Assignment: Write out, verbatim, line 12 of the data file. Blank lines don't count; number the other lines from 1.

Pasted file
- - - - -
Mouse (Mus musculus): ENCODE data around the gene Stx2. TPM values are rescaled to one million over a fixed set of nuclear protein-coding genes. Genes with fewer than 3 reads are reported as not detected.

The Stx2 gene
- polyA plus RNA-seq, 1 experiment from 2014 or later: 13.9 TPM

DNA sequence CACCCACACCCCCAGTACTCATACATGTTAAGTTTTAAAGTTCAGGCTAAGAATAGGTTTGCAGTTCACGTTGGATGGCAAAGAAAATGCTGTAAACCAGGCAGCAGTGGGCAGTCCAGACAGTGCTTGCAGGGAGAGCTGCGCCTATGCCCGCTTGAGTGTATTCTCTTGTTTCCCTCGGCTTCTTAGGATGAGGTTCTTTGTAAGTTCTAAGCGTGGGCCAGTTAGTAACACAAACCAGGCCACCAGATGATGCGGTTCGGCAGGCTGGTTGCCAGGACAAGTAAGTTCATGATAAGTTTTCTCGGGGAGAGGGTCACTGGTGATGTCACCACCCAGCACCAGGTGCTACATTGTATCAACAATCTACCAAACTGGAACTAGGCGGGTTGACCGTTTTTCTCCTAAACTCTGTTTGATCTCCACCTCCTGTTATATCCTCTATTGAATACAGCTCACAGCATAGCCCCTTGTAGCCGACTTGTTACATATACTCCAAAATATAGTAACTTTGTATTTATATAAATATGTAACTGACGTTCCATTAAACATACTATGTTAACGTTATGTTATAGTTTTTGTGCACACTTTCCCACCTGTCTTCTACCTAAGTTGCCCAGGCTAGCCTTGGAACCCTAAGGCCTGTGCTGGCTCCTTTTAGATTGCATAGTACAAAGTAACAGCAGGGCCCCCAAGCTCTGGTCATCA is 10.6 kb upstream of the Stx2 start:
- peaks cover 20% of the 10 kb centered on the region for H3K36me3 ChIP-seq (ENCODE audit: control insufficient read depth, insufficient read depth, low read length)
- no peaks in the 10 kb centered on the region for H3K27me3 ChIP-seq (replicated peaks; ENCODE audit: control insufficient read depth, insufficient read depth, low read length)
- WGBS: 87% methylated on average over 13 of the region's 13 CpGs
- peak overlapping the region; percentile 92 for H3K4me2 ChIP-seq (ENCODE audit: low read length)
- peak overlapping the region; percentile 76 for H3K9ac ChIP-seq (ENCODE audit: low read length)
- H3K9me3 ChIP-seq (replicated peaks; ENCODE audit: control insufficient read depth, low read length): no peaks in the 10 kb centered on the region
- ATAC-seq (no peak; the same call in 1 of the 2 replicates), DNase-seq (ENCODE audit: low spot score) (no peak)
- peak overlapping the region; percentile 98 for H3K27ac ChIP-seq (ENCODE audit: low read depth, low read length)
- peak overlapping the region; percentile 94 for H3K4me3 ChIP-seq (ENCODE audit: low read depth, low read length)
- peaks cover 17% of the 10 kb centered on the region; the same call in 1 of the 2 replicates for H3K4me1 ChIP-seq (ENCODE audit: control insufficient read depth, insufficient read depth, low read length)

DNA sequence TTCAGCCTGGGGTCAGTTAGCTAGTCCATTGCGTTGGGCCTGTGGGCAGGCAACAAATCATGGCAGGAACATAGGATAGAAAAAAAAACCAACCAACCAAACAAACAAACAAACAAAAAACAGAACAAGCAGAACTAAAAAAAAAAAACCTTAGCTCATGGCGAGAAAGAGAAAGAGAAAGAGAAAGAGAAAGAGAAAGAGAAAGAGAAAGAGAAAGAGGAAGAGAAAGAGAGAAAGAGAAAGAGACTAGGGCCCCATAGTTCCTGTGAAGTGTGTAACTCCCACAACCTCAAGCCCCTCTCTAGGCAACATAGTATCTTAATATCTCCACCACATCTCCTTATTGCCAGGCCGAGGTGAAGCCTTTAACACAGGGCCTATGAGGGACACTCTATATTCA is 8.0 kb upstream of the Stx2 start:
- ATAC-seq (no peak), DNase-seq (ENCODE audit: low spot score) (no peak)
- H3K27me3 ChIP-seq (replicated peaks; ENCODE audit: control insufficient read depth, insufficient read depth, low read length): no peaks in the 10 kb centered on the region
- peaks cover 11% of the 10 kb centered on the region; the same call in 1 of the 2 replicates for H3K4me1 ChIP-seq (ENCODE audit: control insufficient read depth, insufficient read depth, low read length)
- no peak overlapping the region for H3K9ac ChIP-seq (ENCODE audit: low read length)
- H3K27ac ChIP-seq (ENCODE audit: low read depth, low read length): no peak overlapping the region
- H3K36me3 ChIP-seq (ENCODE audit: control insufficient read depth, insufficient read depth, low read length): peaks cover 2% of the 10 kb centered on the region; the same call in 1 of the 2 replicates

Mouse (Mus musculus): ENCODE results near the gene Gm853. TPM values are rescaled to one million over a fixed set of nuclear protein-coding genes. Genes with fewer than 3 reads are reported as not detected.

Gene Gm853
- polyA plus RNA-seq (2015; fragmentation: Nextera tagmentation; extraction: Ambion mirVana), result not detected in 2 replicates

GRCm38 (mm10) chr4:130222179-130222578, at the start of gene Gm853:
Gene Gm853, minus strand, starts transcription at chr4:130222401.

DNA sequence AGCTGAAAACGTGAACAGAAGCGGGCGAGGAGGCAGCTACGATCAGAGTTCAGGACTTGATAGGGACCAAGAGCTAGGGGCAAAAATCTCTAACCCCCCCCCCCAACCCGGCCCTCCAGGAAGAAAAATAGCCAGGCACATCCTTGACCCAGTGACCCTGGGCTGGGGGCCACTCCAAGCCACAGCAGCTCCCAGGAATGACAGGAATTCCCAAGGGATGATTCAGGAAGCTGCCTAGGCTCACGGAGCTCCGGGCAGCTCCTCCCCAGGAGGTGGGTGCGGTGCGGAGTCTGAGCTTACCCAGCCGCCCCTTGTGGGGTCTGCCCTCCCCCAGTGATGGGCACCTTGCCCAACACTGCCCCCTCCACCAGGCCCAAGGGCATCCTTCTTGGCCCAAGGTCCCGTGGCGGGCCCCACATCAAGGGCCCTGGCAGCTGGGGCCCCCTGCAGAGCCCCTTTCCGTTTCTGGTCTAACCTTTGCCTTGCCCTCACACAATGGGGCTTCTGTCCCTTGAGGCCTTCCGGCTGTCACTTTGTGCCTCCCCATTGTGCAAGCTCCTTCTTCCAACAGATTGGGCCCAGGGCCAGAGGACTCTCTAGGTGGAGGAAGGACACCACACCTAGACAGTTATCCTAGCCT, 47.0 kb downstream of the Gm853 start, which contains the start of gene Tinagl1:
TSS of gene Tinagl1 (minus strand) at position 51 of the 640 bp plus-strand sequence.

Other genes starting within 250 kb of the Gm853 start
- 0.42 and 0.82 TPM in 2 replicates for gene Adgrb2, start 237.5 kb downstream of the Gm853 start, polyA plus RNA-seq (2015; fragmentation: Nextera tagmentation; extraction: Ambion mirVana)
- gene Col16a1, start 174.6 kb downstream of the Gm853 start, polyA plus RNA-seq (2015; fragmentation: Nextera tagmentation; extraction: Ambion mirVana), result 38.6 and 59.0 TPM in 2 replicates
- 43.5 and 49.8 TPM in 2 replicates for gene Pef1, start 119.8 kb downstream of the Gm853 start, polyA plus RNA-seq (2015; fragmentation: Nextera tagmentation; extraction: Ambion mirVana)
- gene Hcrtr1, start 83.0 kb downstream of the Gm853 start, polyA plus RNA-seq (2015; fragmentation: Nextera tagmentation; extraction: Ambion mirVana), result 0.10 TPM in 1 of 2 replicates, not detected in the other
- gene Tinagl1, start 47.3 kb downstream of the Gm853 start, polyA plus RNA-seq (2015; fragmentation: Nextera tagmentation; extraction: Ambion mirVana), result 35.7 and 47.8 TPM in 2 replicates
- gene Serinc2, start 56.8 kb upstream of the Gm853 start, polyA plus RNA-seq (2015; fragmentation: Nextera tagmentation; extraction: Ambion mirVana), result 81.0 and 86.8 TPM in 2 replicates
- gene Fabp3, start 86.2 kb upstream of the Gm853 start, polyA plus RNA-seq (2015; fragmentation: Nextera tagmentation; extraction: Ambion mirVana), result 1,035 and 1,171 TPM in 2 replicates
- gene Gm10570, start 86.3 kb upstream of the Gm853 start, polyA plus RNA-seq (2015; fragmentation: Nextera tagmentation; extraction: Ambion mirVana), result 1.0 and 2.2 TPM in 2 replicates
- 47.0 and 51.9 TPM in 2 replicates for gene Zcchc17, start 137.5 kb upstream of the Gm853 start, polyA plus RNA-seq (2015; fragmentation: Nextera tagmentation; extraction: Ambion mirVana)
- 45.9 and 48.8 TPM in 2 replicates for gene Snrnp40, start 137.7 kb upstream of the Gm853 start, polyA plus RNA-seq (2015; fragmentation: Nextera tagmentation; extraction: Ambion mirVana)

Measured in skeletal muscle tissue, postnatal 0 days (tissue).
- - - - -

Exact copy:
- peak overlapping the region; percentile 98 for H3K27ac ChIP-seq (ENCODE audit: low read depth, low read length)